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This conference is a key opportunity for many powerful statewide confabulations to sink their talons into tax money empowered local elected officials and get them to work in their interest. You know, rather than the interests of those folks back home who paid for all that airfare? And you do know that these very special interests will have come prepared to get exactly what it is they want. This has all been carefully planned for months. Think of it as a shark tank at the aquarium, with a feeding time that stretches over three days.
Another critter-centric metaphor would be "lambs to the slaughter." Do feel free to take your pick.
Of course, the Leaguers don't come right out and actually say any of that, and most local elected officials such as our Mayor Walsh probably believe that they are going there to do good by their constituents, all while networking with key government and private sector players over a couple of drinks. Just somebody please try and keep the Buxton people away from her.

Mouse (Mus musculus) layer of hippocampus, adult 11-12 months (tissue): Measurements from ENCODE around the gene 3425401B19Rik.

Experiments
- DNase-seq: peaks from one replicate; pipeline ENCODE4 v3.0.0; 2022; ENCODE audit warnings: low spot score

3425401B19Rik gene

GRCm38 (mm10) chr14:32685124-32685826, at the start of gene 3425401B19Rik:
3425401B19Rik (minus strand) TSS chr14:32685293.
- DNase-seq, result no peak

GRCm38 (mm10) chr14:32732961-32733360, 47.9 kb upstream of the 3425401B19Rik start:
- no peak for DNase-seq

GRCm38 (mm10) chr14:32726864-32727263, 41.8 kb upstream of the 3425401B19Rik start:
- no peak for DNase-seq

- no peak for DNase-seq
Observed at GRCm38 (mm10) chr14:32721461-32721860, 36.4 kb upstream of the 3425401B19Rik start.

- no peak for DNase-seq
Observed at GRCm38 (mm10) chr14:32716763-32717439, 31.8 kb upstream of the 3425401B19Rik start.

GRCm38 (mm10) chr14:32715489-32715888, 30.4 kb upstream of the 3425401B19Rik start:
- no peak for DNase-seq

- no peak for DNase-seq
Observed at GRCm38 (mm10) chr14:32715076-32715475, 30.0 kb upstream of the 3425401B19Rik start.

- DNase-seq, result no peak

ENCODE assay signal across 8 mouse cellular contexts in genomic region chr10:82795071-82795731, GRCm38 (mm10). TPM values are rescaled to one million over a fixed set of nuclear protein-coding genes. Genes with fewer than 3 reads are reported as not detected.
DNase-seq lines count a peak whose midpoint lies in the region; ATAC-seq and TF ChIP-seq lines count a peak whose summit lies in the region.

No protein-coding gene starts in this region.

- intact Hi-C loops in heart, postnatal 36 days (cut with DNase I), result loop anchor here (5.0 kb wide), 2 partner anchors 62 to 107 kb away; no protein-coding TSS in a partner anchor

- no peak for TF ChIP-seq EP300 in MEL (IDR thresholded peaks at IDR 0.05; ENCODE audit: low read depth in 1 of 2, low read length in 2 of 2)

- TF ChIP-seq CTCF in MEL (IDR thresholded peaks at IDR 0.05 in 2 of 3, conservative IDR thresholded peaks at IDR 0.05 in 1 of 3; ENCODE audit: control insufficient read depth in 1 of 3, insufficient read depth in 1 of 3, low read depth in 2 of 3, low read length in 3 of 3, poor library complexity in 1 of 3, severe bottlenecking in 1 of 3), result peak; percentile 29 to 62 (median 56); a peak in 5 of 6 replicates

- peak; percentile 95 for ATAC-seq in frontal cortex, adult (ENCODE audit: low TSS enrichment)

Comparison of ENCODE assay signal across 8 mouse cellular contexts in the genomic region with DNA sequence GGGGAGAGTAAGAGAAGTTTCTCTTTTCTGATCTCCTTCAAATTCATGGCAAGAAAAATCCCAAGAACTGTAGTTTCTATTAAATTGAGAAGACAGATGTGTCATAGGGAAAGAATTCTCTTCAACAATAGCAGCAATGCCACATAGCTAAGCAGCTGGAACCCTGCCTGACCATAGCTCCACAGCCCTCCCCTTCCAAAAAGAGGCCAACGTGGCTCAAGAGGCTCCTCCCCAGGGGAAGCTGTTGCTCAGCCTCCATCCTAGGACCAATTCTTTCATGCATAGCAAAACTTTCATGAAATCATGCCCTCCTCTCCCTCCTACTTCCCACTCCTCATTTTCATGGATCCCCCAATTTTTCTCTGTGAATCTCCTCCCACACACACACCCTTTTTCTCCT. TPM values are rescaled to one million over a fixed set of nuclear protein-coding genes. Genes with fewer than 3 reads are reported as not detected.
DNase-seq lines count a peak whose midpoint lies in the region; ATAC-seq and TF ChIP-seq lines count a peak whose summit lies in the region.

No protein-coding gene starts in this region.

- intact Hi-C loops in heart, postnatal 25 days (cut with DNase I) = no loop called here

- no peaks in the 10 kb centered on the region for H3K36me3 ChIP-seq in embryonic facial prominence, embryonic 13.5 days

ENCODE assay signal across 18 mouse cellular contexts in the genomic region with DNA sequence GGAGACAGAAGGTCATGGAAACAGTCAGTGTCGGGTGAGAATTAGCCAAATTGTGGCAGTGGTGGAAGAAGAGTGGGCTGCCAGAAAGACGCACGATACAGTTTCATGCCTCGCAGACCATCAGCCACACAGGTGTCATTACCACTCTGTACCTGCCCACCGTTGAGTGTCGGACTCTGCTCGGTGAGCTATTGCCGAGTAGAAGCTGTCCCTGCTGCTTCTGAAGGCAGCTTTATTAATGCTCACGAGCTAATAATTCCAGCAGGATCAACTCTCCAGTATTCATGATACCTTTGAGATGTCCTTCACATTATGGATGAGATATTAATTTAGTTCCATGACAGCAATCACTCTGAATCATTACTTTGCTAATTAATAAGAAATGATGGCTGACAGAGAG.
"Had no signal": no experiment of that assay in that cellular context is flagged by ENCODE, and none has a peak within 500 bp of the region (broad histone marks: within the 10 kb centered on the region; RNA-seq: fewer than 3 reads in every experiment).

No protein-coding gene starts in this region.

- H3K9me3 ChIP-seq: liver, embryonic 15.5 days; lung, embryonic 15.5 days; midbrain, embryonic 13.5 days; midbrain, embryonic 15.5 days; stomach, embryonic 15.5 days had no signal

Here is how The League describes this event:
Join hundreds of city officials at the League’s 2013 Annual Conference & Expo for educational sessions and speakers that will provide innovative ideas to better serve your city and residents. Visit the Expo Hall to find state-of-the-art products and cost-saving services and explore the League Partner Speaker Theater.
The Expo will showcase nearly 230 exhibitors, including more than 50 first-time exhibitors. Make time to meet the vendors and learn how your city can benefit from their products, services and resources. The Expo Grand Opening, held in conjunction with the Host City Reception, is slated to run from 5:00 to 7:00 p.m. on Wednesday, Sept. 18. The Expo will be open on Thursday, Sept. 19, from 10:00 a.m. to 3:00 p.m.
A Grand Prize will be given away during this year’s conference. Your city could win a language-interpretation system ($4,000 value), provided compliments of SmartCitiesPrevail.org. These systems are typically used for city council meetings. The drawing will be held Friday, Sept. 20, during the Annual Business Meeting, which begins at noon. Be sure to look for entry details inside the Expo Hall entrance. You must be present at the Annual Business Meeting to win.
A language interpretation system would be very useful here in Sierra Madre. It could be used to help clear up what exactly our City officials mean when they mouth such terms as "process," "local strategic partnerships," "paradigm," "sustainability" and "best practices."